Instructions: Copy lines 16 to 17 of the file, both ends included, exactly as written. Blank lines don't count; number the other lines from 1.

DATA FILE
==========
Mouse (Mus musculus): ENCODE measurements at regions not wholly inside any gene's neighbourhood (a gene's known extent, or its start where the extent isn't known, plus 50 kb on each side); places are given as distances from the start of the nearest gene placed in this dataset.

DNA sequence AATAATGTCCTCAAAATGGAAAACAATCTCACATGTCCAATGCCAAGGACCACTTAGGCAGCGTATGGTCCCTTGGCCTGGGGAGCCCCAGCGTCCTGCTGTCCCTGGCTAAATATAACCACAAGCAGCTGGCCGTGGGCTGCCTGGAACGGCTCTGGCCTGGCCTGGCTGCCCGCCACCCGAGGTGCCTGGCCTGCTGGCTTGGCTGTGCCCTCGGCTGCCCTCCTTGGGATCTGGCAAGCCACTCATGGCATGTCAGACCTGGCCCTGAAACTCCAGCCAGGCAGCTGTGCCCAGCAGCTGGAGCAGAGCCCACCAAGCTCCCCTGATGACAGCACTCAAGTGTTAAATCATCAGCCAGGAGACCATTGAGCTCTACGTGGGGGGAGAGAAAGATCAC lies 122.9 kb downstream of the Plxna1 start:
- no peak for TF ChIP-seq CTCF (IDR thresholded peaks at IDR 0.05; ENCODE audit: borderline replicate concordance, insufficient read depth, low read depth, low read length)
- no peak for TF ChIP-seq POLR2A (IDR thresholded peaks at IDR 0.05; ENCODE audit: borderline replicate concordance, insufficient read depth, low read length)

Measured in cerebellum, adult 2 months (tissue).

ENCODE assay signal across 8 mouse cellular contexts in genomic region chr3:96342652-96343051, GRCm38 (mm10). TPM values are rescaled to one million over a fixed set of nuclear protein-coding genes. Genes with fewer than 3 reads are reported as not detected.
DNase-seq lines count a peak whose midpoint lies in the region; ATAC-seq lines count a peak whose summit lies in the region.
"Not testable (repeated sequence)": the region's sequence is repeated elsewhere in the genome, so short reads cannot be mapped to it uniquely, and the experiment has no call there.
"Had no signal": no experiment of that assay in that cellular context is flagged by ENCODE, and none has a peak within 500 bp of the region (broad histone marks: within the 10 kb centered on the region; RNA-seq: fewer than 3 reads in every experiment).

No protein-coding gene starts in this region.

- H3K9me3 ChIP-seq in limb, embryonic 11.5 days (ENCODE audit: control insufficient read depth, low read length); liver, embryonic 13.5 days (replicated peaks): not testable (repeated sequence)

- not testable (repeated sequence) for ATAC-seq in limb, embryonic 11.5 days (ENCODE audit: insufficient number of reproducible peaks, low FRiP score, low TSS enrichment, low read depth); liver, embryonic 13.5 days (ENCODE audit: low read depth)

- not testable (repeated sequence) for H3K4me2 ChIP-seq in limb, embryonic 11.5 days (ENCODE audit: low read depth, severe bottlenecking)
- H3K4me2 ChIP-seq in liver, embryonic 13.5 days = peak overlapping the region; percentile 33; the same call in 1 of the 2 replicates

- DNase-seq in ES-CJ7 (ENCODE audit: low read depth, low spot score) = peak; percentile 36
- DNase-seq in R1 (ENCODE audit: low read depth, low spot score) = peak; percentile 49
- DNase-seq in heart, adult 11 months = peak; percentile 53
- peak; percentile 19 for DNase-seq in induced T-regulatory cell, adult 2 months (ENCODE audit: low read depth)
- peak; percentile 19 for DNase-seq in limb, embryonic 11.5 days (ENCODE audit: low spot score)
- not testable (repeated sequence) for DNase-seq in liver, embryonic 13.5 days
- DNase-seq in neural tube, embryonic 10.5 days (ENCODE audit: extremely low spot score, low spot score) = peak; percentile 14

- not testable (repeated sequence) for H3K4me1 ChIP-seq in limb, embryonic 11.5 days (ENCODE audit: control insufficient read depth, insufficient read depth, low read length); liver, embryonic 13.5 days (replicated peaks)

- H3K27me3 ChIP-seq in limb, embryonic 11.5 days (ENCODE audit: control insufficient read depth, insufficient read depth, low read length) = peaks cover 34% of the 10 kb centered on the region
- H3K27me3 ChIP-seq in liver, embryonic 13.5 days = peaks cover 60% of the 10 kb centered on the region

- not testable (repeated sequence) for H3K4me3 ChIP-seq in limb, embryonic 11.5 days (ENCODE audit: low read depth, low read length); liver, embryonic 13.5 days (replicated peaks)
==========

- DNase-seq in R1 (ENCODE audit: low read depth, low spot score) = peak; percentile 49
- DNase-seq in heart, adult 11 months = peak; percentile 53